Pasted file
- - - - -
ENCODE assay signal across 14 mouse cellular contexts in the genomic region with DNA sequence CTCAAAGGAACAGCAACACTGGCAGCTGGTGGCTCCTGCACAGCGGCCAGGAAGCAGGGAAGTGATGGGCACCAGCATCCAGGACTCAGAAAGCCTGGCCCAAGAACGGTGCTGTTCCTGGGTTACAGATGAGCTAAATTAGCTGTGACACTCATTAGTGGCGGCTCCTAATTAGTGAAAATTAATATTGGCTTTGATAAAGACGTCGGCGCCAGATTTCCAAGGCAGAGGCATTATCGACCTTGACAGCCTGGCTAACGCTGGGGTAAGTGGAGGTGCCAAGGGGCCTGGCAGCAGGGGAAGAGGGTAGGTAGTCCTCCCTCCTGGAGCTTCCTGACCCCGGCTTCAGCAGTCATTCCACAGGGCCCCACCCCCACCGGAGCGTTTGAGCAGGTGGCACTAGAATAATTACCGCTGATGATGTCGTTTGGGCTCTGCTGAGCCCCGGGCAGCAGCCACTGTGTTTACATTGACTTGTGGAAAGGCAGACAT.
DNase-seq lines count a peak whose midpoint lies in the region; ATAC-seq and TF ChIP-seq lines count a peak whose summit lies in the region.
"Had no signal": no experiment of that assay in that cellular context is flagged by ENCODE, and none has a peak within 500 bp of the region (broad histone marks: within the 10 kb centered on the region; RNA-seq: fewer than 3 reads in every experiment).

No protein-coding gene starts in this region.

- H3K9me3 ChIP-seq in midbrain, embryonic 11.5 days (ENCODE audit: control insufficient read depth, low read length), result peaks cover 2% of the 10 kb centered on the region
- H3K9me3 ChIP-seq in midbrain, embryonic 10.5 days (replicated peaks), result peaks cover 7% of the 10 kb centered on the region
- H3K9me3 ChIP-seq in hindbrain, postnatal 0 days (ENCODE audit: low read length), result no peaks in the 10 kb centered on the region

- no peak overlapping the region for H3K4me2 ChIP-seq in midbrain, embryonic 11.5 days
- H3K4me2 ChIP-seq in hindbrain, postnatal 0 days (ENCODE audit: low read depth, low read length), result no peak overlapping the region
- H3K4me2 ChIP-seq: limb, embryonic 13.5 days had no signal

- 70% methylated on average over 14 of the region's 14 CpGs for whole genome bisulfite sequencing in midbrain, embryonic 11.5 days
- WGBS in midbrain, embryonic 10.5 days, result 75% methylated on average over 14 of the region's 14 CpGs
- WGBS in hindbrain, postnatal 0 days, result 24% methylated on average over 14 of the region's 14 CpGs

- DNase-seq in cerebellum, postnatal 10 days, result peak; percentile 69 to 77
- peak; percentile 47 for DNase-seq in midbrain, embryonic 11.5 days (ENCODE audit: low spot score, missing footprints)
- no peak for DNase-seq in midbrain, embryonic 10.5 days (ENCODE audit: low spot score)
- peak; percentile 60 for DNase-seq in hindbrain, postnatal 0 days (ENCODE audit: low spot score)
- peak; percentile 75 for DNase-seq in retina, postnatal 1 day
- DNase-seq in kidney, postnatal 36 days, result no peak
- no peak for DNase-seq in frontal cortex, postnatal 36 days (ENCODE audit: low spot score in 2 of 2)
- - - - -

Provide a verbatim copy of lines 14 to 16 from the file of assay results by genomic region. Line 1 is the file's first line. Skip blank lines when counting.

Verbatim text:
- DNase-seq in cerebellum, postnatal 10 days, result peak; percentile 69 to 77
- peak; percentile 47 for DNase-seq in midbrain, embryonic 11.5 days (ENCODE audit: low spot score, missing footprints)
- no peak for DNase-seq in midbrain, embryonic 10.5 days (ENCODE audit: low spot score)